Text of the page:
Training outcomes are the result of the interplay of many variables imposed on athletes across the training process (5,21). The training adaptation that accrues is individualized and related to the magnitude of the prescribed training load (TL) (2,25,26,31). As a result, the quantification of the individual response to a prescribed TL is vital to profile training-related adaptive responses (2,28). Recently, a number of studies have examined the individualized responses to training using heart rate (HR)–based methods. Manzi et al. (26) have shown that with a fully individualized approach to TL using individualized training impulse (iTRIMP), it was possible to accurately track fitness improvements during aerobic training sessions in endurance athletes. The results reported showed that after an 8-week period of training for endurance athletes, the mean weekly iTRIMP (arbitrary unit) significantly correlated with changes in velocity at lactate threshold (vLT; r = 0.87) and velocity at the onset of blood lactate accumulation (vOBLA; r = 0.72). The mean weekly iTRIMP also showed significant correlations with changes in 5,000 m (r = −0.77) and 10,000 m (r = −0.82) running performance within this cohort.
Team sports players are often submitted to group-based training sessions aiming to develop team fitness and technical-tactical skills (21). The potential for differential training responses from grouped-based training may present challenges. The importance of training individualization is well known, which is considered as favorable for optimal performance development in team-based sports (3,31). Training individualization within team sports is required given the position-specific running performance, interindividual training responses, and positional physiological demands of match play. Previous investigations have (31) examined the adaptive profile of elite field hockey players using a semiindividualized training load approach (TRIMPmod). The results of the study provide evidence to the existence of a dose-response relationship between internal load and aerobic fitness variables with relationships established between change in V̇o2max (r = 0.80) and vOBLA (r = 0.71). These findings were further validated by Manzi et al. (25) and Akubat et al. (3) who reported similar responses when using a fully individualized approach (iTRIMP) within elite-level soccer players. Mean weekly iTRIMP (AU) was correlated with changes in V̇o2max (r = 0.77), velocity at ventilatory threshold (r = 0.78), vOBLA (r = 0.64), and Yo-Yo intermittent recovery (Yo-YoIR1) performance (r = 0.69) within a Serie A cohort and with changes in vLT (r = 0.67) within elite youth soccer players.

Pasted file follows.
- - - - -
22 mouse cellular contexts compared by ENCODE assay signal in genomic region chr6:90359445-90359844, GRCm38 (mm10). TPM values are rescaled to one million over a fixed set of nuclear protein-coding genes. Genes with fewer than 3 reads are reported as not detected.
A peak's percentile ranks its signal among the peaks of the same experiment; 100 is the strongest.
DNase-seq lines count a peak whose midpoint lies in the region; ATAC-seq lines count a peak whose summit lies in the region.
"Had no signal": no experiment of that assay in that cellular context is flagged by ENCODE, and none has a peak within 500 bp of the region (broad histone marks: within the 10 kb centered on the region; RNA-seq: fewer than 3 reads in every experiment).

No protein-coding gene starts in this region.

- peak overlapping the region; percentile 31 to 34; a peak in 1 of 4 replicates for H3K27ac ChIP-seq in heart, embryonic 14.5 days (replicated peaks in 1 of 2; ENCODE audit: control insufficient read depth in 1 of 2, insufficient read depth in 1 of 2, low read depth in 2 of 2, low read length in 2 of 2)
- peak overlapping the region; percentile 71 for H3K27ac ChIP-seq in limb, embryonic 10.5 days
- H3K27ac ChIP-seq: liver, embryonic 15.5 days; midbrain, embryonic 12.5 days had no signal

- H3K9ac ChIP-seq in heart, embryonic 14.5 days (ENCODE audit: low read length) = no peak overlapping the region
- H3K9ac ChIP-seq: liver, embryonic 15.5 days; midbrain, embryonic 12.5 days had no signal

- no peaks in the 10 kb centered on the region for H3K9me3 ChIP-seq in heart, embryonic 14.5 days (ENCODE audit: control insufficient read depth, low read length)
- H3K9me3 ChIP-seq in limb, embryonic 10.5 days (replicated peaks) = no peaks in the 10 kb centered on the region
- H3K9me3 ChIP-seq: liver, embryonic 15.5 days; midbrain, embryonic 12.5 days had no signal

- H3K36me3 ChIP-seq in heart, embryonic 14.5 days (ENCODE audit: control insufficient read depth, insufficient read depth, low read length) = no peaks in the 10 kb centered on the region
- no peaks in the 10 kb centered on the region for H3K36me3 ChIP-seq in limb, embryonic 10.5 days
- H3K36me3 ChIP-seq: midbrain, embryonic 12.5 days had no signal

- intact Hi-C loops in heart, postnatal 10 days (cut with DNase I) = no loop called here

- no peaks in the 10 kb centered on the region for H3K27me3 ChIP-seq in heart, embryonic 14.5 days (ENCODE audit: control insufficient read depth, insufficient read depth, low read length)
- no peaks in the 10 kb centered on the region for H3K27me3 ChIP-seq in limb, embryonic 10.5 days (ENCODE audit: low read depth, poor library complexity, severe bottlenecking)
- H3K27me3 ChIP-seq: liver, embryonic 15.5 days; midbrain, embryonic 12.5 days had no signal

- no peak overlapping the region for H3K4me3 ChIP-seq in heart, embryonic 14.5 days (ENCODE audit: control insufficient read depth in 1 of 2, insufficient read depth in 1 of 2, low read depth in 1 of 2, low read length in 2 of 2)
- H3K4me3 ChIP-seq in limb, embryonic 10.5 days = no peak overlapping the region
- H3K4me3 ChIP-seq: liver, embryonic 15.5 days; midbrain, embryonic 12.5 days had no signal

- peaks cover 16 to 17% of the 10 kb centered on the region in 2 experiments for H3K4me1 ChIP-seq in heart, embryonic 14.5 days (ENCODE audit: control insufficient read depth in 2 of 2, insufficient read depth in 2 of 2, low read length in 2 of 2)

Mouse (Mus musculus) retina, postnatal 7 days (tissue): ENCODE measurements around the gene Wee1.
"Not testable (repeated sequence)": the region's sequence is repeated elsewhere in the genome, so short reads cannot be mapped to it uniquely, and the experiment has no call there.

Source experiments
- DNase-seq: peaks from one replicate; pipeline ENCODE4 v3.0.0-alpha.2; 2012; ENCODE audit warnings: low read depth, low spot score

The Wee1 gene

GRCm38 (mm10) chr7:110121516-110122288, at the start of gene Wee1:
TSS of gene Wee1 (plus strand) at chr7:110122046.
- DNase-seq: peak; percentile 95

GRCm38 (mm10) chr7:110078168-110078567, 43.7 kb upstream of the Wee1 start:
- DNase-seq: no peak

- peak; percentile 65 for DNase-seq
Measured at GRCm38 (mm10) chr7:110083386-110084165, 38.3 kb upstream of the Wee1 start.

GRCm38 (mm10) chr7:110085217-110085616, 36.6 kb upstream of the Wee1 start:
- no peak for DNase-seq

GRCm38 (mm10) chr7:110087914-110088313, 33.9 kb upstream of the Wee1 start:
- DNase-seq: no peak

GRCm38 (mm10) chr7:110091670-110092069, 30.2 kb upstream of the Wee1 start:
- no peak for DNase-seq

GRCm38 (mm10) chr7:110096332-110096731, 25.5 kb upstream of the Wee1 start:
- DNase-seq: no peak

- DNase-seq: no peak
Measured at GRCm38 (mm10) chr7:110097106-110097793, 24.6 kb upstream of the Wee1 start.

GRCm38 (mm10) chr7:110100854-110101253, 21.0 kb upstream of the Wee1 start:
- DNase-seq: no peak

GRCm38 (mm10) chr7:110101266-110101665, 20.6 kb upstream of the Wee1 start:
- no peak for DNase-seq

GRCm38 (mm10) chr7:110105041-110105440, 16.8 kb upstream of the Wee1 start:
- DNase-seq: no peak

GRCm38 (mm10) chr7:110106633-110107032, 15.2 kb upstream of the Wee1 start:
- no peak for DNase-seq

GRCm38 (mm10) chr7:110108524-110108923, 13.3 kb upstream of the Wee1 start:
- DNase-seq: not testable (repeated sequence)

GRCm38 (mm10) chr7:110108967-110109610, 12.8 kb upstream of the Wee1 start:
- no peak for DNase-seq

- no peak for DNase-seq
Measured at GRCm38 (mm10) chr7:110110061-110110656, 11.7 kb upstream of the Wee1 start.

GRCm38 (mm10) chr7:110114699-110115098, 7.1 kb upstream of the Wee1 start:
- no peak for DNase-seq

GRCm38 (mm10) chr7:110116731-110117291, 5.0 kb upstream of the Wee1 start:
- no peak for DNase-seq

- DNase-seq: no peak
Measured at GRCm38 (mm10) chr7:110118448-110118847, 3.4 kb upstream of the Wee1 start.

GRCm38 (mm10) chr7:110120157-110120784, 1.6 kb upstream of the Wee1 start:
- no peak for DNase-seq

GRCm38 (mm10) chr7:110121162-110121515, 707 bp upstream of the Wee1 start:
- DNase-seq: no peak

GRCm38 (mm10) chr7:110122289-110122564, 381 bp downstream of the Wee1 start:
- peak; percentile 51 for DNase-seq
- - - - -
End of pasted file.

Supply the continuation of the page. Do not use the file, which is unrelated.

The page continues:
Despite the interest in precise profiling of individual responses to training prescription, only 2 studies have been conducted using a fully individualized approach in team sports (3,25) with no research conducted in hurling. The possible relationship between a fully individualized TL approach and specific fitness variables would be of interest for team sport scientific coaching development (25). This is because presently team sport practitioners have numerous methodologies to monitor athlete internal response across the training process. Methods that have been validated against criterion measures include session rating of perceived exertion (23) and HR-based training impulse methods (3,25,26,31). However, the validity of the criterion measures for internal load used to validate the session rating of perceived exertion method in previous studies has been questioned, because it may not best reflect the individualized physiological response to intermittent activity (3,26). Given that the HR– V̇o2 relationship appears to be valid during intermittent exercise (12) the iTRIMP method has potential for use within a team sport environment such as hurling.
Participation in field sports requires a complex interaction of aerobic, anaerobic, technical, and tactical attributes to pursue competitive success during the season (29). The ergonomic model of hurling is training oriented with the temporal sequence of training sessions during the season being the main affecting variable within the model. Moreover, the seasonal volume of match involvement is not proportional to the training involvements of players. However, Banister (5) proposed that the impact that training has on the fitness and fatigue relationship is important he previously theorized that performance at any given time is a result of an athletes' fitness minus any accrued fatigue. The reported high percentage of time spent in training by Gaelic sport players results in these players being submitted to unique training and competitive demands (7). A previous investigation (21) has shown the importance of the individual response within the ergonomic model of TL adaptation. Therefore the current study aims to examine the relationship between internal load and variables of aerobic fitness in male hurling players using a fully individualized TL approach (iTRIMP).
Experimental Approach to the Problem